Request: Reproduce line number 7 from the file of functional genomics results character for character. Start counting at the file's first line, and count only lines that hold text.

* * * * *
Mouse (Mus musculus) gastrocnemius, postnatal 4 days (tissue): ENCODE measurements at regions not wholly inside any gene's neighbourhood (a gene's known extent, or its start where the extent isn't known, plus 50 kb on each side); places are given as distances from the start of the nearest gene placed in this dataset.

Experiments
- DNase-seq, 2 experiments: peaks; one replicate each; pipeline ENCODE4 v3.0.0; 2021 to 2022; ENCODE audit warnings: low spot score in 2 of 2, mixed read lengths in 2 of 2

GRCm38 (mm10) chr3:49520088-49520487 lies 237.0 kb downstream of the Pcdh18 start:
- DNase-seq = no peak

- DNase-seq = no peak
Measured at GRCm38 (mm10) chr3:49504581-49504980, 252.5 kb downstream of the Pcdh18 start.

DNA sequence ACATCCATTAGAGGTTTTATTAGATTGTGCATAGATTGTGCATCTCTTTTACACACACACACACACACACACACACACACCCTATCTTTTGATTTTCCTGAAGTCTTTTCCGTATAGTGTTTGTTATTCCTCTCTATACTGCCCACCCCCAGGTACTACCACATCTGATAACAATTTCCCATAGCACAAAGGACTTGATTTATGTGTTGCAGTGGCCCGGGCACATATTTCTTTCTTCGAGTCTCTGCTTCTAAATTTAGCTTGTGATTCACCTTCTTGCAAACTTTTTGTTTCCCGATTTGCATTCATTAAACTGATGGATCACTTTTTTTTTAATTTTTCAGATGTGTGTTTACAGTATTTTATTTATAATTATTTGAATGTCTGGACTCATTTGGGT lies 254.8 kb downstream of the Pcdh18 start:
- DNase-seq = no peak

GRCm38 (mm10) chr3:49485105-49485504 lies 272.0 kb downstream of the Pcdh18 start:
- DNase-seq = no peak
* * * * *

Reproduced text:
Measured at GRCm38 (mm10) chr3:49504581-49504980, 252.5 kb downstream of the Pcdh18 start.